The Japanese government plans to access consumer Internet of Things (IoT) devices that are either unsecured or secured using factory default username and password combinations and alert owners to change their passwords, according to NHK. The audit, which required special legal authorization, will be conducted in coordination with National Institute of Information and Communications Technology (NICT) under the direction of Ministry of Internal Affairs and Communications (MIC), alongside internet service providers.
In essence, the plan is to compile a list of default and obvious, easy-to-guess passwords to provide to ISPs to apply against devices connected to subscriber accounts. Japanese internet access is bifurcated—the wireline infrastructure is provided by semi-national telecom NTT, though actual ISP service can be provided by NTT or third parties, such as Asahi Net or IIJ. It is unclear if the burden of performing these checks will be performed by NTT as the wireline operator, or from individual ISPs.
SEE: Enterprise IoT research: Uses, strategy, and security (Tech Pro Research)
ZDNet's Catalin Cimpanu covers the danger unsecured IoT devices pose, as well as attacks that leverage unsecured IoT devices in an attempt to disrupt sporting events, most notably those during the 2018 Pyeongchang Winter Olympic Games, and the UEFA Champions League in Kiev, Ukraine the same year. Fears of similar style attacks are high, particularly in advance of the 2020 Tokyo Olympic Games. The government's plan to audit consumer IoT devices for insecurity is a notably salient—if potentially heavy-handed—one, considering the involvement of Yoshitaka Sakurada, who made headlines last year for indicating he didn't use a computer, and appeared confused when asked basic cybersecurity questions.
Japan does have a problem with unsecured IoT devices, with thousands of IP cameras accessible with no authentication via Insecam (check out this intersection in Tokyo). Requiring vendors to force use of non-default passwords would be a useful measure for the future, but does nothing for already-deployed devices.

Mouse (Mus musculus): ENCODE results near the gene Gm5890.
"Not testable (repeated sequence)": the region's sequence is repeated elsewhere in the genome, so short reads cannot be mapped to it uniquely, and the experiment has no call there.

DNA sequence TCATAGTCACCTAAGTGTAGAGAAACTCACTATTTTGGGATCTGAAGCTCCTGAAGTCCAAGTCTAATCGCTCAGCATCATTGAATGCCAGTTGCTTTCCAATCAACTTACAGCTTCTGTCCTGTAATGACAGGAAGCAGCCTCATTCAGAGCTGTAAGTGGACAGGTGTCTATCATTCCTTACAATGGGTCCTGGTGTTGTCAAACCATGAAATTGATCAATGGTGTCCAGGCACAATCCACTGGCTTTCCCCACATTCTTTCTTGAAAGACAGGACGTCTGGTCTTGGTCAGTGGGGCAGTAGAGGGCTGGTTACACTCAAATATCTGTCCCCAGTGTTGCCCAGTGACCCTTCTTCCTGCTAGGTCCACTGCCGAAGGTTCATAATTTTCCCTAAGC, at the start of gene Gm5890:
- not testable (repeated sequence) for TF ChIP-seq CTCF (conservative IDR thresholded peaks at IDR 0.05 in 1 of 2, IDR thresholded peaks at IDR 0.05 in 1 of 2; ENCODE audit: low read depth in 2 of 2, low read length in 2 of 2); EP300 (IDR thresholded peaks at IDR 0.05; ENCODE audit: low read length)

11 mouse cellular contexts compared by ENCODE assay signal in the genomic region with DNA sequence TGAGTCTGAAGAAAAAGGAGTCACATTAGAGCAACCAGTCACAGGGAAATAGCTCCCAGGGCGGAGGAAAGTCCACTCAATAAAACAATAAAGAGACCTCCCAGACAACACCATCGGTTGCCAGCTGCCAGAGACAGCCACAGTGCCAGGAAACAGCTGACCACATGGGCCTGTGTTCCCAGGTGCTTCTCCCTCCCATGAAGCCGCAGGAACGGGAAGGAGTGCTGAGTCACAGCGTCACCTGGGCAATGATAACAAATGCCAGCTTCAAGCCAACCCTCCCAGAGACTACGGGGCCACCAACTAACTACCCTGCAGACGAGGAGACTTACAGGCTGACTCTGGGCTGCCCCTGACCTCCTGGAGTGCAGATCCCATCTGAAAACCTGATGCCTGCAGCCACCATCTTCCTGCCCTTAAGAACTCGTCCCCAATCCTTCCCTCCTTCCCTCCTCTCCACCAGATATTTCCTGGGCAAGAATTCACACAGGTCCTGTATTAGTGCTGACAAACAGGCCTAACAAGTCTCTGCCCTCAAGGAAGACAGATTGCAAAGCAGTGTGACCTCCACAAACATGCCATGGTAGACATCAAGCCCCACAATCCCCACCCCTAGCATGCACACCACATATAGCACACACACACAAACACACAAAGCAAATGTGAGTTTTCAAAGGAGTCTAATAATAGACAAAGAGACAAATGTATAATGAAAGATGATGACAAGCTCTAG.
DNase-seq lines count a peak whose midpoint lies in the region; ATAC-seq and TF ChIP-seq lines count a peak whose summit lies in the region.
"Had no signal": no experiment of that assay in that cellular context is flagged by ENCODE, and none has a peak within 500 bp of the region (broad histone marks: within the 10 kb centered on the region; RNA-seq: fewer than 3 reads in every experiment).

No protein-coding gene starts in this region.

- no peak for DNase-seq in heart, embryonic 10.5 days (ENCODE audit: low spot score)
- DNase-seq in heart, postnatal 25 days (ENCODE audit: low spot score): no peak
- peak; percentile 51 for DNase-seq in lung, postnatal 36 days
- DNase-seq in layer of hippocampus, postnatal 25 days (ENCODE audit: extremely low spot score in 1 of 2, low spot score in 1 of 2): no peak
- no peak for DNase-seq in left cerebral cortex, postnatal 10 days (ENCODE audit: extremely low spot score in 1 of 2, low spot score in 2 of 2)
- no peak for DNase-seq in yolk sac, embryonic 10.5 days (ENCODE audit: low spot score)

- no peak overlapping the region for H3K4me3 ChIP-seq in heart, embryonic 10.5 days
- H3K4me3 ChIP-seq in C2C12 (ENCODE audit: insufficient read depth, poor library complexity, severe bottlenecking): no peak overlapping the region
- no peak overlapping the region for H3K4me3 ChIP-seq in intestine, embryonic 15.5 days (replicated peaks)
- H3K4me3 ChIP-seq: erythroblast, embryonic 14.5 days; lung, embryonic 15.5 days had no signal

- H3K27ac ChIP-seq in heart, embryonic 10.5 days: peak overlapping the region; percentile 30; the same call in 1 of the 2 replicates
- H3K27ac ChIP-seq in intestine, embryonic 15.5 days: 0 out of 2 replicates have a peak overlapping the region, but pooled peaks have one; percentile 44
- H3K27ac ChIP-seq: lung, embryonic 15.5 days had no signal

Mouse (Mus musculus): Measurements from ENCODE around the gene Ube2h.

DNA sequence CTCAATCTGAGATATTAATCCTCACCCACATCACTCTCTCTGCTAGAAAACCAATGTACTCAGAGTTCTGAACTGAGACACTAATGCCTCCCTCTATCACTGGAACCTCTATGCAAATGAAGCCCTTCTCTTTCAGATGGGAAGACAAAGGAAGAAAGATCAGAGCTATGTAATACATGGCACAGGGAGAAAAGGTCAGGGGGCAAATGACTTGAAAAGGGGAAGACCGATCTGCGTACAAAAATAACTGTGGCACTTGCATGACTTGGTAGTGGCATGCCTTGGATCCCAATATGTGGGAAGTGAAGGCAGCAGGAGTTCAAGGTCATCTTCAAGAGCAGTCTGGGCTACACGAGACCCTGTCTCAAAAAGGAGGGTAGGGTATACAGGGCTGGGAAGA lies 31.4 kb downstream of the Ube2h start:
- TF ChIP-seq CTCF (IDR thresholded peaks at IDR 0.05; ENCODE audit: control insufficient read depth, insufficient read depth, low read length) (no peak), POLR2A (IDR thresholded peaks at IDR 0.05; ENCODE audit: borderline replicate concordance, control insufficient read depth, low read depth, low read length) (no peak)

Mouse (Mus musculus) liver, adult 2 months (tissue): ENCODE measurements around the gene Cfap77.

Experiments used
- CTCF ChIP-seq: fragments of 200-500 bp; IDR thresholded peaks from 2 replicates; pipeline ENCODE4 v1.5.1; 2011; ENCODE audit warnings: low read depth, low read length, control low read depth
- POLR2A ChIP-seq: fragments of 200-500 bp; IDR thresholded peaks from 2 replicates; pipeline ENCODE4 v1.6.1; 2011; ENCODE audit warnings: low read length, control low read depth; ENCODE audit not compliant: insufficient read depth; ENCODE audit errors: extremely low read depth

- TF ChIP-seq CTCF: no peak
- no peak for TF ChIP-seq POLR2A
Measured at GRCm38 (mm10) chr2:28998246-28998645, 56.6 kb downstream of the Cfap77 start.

This type of approach is unlikely to gain traction stateside due to legal measures preventing government search of devices without a warrant. Device insecurity would seemingly fall short of probable cause, making it unlikely that a judge would issue a warrant sweeping enough to enable this type of strategy. Likewise, any attempt at this strategy stateside would be swiftly met with lawsuits for a litany of privacy and procedural reasons.
That said, ensuring that IoT devices are protected with a strong password, and use the latest available firmware, are paramount for device security. For more, check out TechRepublic's latest story on IoT credential compromise attacks opening your devices up to spying.
The big takeaways for tech leaders:
- IoT devices have been used in attacks ahead of the Pyeongchang Winter Olympic Games, and the UEFA Champions League in 2018.
- The Japanese government plans to access unsecured IoT devices in efforts to force users to change their passwords. Legal issues effectively prevent the US government from taking similar actions.
- Internet of Things (IoT): A cheat sheet (TechRepublic)
- Special report: Sensor'd enterprise: IOT, ML, and big data (TechRepublic download)
- Internet of Things policy (Tech Pro Research)
- What is the Internet of Things? Everything you need to know about IoT right now (ZDNet)
- These smart plugs are the secret to a seamless smart home (CNET)
- Internet of Things and smart cities: More must-read coverage (TechRepublic on Flipboard)
James Sanders is a technology writer for TechRepublic. He covers future technology, including quantum computing, AI, and 5G, as well as cloud, security, open source, mobility, and the impact of globalization on the industry, with a focus on Asia.